PAKISTAN, HEPHTHALITE, c. 400-700 AD, bronze seal


PAKISTAN, Northwest Frontier Province, HEPHTHALITE, c. 400-700 AD, seal, swastika pointing clockwise, a stub of a boss on the back was either the base of a loop or a shaft for holding, bronze, 20mm square, 5.52g, a ring was broken off the back, VF

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The development of cities allowed a social stratification of more important and less important people into more groups than “rulers” and “ruled.” The existence of seals implies contracts attested to and items tagged by their owners.

Three ways that bronze artifacts were put in the ground for people to find later: people burying the dead with their stuff, people put them in the ground, thinking they’d be back to retrieve it but didn’t, people lost stuff. Since bronze was valuable, people reused it when the thing broke, rather than throw stuff away.

The Hephthalites were the eastern component of the people who, in Europe, were called “Huns.” They are sometimes referred to as “White Huns.” Some of the Hephthalite coins of Afghanistan-Pakistan region have the word “HONO” on them. On the other hand, there is a faction amongst the historians who claim that we really have no idea who any of those people were, let alone if they were related to each other. There seems to be a general feeling that the Huns, or the Hephthalites, or the people the Chinese called Xiong Nu, and other scholars called “Chionites,” were more Iranic than Turkic. Their art often displays mean-looking male human faces with moustaches, and tends toward slapdashery in execution. Apparently what they did best was what they were known for: war and pillage.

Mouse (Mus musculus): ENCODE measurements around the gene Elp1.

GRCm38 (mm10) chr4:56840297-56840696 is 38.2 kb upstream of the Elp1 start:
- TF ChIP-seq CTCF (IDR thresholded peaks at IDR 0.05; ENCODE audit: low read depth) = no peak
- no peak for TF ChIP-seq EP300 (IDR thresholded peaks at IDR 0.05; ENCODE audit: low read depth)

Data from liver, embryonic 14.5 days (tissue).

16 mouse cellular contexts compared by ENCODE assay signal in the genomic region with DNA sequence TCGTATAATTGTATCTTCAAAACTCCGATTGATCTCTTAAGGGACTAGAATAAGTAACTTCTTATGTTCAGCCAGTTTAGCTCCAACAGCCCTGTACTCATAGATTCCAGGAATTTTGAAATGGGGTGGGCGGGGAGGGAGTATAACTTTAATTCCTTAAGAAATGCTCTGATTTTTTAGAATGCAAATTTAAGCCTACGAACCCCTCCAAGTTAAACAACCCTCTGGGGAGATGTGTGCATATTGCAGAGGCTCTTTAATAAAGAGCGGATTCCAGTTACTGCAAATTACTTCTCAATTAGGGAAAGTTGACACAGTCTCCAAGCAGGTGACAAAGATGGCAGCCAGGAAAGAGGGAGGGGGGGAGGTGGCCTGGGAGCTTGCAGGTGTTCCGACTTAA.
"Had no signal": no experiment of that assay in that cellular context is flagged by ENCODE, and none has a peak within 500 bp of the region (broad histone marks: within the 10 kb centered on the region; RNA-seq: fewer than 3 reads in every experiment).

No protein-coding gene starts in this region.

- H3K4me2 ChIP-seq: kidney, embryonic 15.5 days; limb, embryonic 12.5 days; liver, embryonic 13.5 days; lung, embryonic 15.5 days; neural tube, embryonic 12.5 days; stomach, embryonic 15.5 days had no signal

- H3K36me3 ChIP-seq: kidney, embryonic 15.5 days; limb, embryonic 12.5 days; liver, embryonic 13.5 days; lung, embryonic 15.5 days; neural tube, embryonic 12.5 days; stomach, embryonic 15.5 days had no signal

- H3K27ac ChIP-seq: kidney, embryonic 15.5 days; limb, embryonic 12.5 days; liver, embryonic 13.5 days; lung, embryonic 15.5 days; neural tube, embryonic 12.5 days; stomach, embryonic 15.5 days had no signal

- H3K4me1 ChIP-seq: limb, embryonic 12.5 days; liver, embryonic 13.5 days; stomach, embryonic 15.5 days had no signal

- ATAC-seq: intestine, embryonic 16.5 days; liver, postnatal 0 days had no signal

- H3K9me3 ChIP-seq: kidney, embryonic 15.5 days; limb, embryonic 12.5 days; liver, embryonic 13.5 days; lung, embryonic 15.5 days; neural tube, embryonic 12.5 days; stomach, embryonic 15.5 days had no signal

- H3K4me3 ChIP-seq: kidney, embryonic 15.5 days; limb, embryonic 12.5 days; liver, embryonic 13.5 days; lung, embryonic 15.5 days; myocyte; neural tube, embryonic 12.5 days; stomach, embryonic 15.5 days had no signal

Over the decades I’ve been selling collectibles my market has been about 97% coins, 2% paper money, 1% everything else.